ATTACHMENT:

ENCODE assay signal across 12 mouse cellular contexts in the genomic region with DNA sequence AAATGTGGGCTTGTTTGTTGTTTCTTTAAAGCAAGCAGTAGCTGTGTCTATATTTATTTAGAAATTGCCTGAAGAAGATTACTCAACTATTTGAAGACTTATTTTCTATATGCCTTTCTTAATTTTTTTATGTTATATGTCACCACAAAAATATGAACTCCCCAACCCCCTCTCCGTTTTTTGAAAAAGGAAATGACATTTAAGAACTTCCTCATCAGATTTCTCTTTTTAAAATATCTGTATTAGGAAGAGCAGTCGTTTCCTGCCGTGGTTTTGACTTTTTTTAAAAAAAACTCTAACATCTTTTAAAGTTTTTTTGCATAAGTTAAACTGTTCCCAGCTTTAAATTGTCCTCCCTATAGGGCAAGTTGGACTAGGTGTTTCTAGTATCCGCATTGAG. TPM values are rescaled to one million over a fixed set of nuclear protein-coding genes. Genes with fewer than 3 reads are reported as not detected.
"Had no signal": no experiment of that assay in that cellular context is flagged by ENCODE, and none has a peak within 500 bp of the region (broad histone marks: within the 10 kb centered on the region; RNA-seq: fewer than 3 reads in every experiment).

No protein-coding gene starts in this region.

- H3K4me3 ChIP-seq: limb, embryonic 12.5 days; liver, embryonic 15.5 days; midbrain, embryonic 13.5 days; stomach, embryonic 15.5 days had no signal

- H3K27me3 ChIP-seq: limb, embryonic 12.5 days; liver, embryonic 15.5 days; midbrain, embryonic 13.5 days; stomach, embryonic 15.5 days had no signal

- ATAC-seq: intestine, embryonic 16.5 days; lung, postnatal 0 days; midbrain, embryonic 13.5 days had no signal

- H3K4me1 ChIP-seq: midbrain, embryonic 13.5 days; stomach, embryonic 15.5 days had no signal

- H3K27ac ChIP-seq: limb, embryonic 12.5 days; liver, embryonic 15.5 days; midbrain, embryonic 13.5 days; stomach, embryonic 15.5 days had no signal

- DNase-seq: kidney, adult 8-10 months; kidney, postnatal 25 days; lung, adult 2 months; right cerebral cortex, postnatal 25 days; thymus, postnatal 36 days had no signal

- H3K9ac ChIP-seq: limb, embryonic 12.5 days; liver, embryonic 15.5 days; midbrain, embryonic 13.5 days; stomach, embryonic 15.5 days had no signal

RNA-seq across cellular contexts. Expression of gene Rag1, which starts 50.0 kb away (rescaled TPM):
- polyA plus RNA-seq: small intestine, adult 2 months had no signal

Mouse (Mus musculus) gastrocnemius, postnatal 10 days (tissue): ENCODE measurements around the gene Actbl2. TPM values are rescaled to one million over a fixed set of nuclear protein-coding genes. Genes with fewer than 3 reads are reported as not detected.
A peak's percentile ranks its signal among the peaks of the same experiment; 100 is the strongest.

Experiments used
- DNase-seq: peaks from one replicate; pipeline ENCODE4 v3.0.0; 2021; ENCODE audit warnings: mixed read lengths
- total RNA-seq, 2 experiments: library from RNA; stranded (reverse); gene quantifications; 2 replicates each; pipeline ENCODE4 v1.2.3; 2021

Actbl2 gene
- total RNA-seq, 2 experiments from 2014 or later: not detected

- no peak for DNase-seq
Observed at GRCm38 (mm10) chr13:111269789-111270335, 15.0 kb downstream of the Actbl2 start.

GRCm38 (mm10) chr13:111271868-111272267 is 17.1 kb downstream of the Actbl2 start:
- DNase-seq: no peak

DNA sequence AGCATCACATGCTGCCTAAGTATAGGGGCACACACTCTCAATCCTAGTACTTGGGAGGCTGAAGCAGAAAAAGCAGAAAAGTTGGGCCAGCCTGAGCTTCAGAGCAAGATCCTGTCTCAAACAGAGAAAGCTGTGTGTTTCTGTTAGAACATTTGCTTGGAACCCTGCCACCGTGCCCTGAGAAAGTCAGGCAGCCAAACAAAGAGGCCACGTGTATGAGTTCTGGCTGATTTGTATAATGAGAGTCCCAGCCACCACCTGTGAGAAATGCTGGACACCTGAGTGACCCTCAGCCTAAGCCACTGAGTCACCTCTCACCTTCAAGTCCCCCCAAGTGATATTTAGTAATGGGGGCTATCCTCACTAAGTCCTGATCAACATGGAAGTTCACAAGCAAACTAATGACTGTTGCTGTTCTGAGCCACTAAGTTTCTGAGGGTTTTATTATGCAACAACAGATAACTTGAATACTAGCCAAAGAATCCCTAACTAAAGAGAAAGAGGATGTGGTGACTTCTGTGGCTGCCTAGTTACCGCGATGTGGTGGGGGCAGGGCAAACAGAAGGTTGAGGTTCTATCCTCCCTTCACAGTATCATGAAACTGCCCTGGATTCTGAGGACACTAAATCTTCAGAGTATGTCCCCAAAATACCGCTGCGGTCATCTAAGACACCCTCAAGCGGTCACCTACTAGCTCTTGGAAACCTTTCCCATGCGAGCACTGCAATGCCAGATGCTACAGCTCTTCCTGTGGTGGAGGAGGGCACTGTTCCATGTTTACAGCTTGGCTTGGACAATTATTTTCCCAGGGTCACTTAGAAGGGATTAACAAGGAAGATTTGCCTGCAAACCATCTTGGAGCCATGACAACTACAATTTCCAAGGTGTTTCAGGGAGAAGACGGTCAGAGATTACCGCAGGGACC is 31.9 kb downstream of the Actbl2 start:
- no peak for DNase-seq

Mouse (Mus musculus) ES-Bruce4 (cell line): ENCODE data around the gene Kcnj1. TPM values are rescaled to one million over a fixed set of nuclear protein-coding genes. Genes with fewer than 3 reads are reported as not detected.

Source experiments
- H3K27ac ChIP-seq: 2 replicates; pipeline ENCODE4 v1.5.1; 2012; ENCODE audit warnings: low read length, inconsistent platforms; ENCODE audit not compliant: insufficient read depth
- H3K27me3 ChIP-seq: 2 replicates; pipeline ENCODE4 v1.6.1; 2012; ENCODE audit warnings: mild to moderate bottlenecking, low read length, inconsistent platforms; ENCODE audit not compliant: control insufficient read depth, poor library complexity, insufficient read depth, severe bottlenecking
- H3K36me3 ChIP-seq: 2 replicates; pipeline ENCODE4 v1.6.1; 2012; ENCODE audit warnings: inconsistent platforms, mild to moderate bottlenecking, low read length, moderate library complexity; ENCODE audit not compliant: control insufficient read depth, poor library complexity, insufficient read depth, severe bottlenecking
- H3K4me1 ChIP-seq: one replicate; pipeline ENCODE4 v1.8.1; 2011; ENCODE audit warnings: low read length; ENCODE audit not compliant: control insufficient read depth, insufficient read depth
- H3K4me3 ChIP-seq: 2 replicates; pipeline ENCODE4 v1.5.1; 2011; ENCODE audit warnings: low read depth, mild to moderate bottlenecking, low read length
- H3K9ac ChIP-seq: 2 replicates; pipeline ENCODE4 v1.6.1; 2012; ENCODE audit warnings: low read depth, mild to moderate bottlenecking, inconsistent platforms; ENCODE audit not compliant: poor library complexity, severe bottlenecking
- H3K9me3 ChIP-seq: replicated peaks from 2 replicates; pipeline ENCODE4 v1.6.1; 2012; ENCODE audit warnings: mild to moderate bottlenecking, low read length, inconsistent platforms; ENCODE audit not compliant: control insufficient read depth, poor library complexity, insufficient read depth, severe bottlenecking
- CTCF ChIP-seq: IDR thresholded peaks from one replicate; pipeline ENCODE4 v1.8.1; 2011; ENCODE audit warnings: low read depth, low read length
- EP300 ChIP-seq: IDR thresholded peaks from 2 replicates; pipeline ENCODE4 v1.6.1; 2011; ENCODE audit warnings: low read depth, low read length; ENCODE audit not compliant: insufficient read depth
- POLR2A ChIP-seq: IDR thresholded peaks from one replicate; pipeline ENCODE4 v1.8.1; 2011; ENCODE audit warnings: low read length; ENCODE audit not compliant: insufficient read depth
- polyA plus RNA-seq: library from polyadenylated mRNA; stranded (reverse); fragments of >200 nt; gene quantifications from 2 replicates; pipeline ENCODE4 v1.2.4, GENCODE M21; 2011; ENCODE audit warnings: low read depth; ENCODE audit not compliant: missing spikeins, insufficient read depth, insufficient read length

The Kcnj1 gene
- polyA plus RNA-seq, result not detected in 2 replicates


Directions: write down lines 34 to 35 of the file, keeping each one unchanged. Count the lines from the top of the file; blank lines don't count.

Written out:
- H3K9me3 ChIP-seq: replicated peaks from 2 replicates; pipeline ENCODE4 v1.6.1; 2012; ENCODE audit warnings: mild to moderate bottlenecking, low read length, inconsistent platforms; ENCODE audit not compliant: control insufficient read depth, poor library complexity, insufficient read depth, severe bottlenecking
- CTCF ChIP-seq: IDR thresholded peaks from one replicate; pipeline ENCODE4 v1.8.1; 2011; ENCODE audit warnings: low read depth, low read length